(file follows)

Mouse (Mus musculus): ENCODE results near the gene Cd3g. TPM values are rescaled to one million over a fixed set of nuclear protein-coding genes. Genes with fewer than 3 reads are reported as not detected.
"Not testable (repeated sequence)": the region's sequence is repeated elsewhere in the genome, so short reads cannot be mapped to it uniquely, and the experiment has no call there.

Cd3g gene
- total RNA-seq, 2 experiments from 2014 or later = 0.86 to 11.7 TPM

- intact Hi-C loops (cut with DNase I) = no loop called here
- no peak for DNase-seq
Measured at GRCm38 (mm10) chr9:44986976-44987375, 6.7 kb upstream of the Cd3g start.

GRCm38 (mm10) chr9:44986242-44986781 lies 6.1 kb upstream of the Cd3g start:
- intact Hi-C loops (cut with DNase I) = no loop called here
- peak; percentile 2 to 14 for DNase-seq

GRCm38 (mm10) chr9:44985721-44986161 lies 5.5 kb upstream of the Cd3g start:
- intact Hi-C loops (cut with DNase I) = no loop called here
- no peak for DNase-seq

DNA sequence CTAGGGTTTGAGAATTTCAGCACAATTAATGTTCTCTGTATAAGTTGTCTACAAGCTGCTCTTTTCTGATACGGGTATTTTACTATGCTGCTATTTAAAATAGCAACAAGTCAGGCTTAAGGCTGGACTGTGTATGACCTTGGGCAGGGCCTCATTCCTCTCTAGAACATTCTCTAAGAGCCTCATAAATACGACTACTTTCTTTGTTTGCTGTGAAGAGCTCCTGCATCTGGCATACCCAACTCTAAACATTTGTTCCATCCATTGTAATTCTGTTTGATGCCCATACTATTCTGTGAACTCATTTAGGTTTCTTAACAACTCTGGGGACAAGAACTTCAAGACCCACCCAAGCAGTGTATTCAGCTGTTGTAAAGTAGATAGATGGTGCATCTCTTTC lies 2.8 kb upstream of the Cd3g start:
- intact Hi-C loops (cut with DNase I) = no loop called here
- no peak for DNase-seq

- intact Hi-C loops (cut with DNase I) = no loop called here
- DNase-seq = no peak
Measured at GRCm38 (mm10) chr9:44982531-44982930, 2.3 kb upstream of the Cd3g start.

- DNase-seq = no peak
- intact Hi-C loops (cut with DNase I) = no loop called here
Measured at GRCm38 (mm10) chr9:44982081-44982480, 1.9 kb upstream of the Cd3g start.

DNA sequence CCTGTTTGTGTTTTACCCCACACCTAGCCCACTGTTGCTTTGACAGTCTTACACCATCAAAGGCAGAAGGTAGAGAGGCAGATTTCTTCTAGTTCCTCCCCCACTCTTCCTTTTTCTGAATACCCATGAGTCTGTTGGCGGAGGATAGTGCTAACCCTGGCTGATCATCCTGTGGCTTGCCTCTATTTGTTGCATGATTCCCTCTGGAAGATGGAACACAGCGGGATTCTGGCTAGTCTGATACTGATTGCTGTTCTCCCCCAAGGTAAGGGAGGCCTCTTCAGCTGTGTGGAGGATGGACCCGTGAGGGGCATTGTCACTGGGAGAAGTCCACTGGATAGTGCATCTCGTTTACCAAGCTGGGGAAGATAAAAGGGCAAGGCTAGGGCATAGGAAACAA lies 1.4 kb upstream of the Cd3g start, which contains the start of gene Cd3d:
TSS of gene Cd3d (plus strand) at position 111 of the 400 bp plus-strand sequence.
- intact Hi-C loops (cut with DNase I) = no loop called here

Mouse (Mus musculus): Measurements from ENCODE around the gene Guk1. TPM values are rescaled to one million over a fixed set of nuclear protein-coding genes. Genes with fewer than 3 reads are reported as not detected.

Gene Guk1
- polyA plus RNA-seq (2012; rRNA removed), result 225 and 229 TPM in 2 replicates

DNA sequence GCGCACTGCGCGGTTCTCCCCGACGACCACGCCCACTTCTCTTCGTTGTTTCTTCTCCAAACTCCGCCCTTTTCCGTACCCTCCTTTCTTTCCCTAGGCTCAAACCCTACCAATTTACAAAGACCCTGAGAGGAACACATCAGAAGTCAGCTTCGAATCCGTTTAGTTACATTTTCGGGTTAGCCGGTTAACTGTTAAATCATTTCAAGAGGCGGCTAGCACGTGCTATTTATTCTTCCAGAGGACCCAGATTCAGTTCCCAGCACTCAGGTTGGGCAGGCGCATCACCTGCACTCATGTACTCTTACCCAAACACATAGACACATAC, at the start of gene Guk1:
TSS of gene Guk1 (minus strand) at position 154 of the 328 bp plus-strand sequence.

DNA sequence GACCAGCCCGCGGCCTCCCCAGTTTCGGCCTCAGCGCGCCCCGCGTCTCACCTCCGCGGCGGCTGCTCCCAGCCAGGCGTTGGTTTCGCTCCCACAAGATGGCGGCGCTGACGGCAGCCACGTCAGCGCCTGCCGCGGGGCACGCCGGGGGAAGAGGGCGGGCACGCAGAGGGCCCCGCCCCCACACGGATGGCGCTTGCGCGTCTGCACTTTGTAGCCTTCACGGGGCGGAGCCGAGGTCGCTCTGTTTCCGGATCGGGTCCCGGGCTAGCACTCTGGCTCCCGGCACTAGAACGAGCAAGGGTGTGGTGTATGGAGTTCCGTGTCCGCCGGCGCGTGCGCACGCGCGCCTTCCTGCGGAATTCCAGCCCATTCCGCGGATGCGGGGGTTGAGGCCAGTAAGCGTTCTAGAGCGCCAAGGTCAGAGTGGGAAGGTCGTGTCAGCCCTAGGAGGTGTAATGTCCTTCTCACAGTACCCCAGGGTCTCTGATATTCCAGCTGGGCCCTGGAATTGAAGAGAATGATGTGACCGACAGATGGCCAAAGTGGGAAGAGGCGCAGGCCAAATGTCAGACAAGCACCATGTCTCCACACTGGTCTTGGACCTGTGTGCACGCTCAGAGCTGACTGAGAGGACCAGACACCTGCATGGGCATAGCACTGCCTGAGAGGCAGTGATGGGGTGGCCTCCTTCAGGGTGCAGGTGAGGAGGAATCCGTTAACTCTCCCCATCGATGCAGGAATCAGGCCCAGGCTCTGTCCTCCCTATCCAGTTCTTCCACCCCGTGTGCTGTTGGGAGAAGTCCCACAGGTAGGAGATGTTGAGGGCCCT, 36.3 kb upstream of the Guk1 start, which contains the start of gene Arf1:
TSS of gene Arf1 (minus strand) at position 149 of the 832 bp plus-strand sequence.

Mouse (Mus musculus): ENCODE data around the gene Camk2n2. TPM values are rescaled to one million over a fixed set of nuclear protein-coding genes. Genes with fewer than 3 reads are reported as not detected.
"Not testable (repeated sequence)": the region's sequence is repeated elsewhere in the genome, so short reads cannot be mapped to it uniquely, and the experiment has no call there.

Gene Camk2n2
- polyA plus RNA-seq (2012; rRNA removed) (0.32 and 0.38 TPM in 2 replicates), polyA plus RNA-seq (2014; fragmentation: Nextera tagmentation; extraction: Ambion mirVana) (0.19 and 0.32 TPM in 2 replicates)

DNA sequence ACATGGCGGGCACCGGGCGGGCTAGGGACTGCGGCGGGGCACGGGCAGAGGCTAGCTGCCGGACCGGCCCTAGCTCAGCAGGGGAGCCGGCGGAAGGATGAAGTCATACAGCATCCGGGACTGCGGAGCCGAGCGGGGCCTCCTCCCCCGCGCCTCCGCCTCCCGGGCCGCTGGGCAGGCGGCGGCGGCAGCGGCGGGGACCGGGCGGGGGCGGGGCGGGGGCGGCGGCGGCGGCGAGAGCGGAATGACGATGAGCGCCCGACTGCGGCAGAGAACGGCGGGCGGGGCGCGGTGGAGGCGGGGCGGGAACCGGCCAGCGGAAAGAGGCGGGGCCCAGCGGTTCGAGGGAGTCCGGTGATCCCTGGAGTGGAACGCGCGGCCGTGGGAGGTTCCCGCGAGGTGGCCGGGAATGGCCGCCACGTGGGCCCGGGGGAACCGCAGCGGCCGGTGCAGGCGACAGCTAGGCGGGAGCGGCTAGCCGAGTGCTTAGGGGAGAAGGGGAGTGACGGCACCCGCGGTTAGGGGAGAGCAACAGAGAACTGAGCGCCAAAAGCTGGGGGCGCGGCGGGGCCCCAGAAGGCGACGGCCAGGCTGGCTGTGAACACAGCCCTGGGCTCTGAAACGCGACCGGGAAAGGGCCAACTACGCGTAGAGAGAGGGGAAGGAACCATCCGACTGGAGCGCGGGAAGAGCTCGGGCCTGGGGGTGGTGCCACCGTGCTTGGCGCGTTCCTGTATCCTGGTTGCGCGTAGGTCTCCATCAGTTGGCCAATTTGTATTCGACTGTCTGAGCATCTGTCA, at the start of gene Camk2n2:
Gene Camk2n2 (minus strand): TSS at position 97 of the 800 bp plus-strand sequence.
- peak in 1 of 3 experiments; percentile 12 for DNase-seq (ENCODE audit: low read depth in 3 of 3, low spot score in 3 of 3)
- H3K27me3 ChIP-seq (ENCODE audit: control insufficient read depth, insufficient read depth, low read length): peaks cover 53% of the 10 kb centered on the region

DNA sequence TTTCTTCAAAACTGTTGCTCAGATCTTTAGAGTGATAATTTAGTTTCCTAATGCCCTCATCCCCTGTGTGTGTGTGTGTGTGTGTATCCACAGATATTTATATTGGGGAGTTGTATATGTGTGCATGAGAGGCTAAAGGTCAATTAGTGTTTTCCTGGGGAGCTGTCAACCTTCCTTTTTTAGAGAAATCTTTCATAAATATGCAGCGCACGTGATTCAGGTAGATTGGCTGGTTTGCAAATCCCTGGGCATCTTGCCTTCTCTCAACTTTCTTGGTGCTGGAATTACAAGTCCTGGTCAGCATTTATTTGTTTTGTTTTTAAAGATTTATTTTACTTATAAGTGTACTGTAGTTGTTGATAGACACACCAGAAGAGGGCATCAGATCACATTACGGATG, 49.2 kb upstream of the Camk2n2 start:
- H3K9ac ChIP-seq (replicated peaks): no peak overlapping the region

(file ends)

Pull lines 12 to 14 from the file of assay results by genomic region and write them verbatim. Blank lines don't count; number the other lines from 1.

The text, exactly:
- intact Hi-C loops (cut with DNase I) = no loop called here
- no peak for DNase-seq

DNA sequence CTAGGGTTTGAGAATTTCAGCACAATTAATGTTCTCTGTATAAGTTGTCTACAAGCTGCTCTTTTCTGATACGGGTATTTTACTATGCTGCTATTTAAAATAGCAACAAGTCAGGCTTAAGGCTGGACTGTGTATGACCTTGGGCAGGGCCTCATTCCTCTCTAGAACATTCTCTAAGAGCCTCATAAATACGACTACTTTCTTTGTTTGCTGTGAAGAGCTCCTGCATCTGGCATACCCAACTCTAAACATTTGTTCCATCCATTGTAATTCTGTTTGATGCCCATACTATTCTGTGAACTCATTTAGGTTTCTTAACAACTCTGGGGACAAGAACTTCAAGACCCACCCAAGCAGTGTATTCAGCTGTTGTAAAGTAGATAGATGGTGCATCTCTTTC lies 2.8 kb upstream of the Cd3g start: